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Discussion Starter · #1 ·
Hello, I've fenished up the manual conversion on my 91 CD turbo a few days ago. Spent yesterday and today tweaking a few things to get it running right. It's been on a few trips around my neighborhood at this point, run for a total of about an hour. Was going pretty flawlessly until today. I was taking it out for a little drive again after installing a starter button. It drove for about 2-3 minutes and just cut out after coming to a stop. Now it just turns over and doesn't make any attempt to start. It was wierd because it had been driven yesterday and this morning for about 10-15 minutes each time, with absolutely no problems at all. I've checked some of the more obvious things, all fuses OK, Quarter tank of fuel. When I pulled the spark plugs I found that they were covered in carbon, so I put new ones in. No check engine light before starting. Once I try to start it, it comes on and stays on until I stop trying. Only odd thing I remember before this started is that the idle seemed to be pulsing a little. I'm really out of ideas at this point. I've got the negative lead off the battery so that it can reset the ecu, but I wouldn't think that could fix it. Also, can gas go "stale" inside of 3 months? If anyones got any suggestions I could definately use them. Thanks in advance.
 

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Discussion Starter · #4 ·
A little update... The car is not getting spark OR fuel! I'm pretty sure something has failed, not having to do with the starter switch. The local saab mechanics have said that it is very likely the crank position sensor. Their reasoning is that the ecu wont spark without it, and that the fuel pump will not pressureize either when its in this "mode". It's almost $300, and on top of that I need a new battery. Does their reasoning sound right? I can't think of much else that could stop both the DI and the fuel pump, and it's not likely both went at the same time. (Also there both new, with less than 500 miles on either) Is there a way I can be sure it's the crank position sensor? $300 is a heck of a shot in the dark.
 

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Well, if you are sure that there's nothing wrong with your modifications.....

I don't have a 9000, but I had a CPS go on my 9-5 last summer. It wasn't as terminal as yours as car still ran but cut out and would re-start.

$300 seems a lot. The one in the 9-5 is a Bosch unit. So it may be available elsewhere if the 9000 uses the same supplier. The 9-5 one cost me under £60 ($110) from Elkparts. Is the 9000 one very different?
 

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Discussion Starter · #8 ·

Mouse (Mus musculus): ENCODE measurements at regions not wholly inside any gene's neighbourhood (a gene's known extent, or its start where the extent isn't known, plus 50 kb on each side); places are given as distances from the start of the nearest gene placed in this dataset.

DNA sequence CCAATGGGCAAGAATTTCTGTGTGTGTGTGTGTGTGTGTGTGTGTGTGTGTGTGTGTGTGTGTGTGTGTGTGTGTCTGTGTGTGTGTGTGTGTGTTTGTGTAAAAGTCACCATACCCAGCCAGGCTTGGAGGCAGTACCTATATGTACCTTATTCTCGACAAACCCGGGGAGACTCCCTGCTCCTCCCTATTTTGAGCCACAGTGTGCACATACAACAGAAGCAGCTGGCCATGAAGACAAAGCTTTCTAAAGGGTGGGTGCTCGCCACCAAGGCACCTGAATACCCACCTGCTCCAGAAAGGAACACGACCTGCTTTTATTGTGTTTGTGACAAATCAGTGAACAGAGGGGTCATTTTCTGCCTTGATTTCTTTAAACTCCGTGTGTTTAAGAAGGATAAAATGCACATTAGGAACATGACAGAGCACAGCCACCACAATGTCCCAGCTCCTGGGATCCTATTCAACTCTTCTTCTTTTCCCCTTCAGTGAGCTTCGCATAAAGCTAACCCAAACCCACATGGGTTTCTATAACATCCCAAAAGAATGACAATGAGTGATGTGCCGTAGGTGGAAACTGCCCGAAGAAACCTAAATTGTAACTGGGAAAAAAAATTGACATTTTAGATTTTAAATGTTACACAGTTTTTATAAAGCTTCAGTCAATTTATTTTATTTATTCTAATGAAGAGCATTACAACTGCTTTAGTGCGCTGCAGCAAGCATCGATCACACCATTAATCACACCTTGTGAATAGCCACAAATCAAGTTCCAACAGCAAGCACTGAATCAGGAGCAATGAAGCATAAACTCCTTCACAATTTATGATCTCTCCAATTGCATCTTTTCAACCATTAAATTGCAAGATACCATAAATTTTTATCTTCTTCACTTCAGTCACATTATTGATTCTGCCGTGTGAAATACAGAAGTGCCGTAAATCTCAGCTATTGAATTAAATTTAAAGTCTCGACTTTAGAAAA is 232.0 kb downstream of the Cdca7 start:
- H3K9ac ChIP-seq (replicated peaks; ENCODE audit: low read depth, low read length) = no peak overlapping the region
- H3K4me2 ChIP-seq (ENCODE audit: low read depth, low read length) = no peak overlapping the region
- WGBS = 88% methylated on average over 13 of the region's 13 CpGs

The mechanic was a little shocked when he looked up the price for it, seems that it's much more expensive than the surrounding years, and I suppose even on the 9-5. I'm going to pull the old one out tomarrow and see what I can see. I suppose I'll take a multimeter to it and check if it's doing anything at all. As to my starter button, I don't see how it could be doing anything like this. It started the car no-problems 2 or 3 times before I set out for the test drive. It still does a fine job of turning the engine over. I probubly started it 10 or more times with the screwdriver method before installing the switch. Also, the 9-5 has a more intelligent computer I would think. So maybe it can improvise it's timing while the 9000 just gets confused.
 

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Discussion Starter · #9 ·
Yet another update... Checked out the fuel pump with a drill battery, and it works fine. So what I'm wondering, what can activate a fuel pump cut off in the car? Only two I know of is over-boost and ignition problems. I'm going to take a wild guess and say it's not over-boost Correct me if I'm wrong but the ignition system consists of only the ECU, DI, and plugs. Is the crank position sensor the only one that could cause an ignition related problem? I'm praying something didn't happen to the ECU. $1000+ to get a new one.


Edit: I did try to test the crank position sensor itself with a multimeter and breaker bar on the crank but It didn't really tell me much. According to Haynes it's resistance is double what it's supposed to be. But from the pictures their sensor looks nothing like mine.
 

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Discussion Starter · #11 ·
Just tested my POSITIVE battery lead (disconnected) to the top of the engine block with a multi. No resistance. So I started looking for a really bad short. The cable itself was fine, no exposed metal. Connections OK. I disconnected it from my alternator and the resistance was fine again, off the meter. The bottom bolt of the alternator is making a perfect ground to the block. My dad did knock it off the workbench when I still had the car in peices, so I'm guessing I've found my problem. I'm going to jump it with another car with the alternator disconnected tomarow and see if she runs.
 
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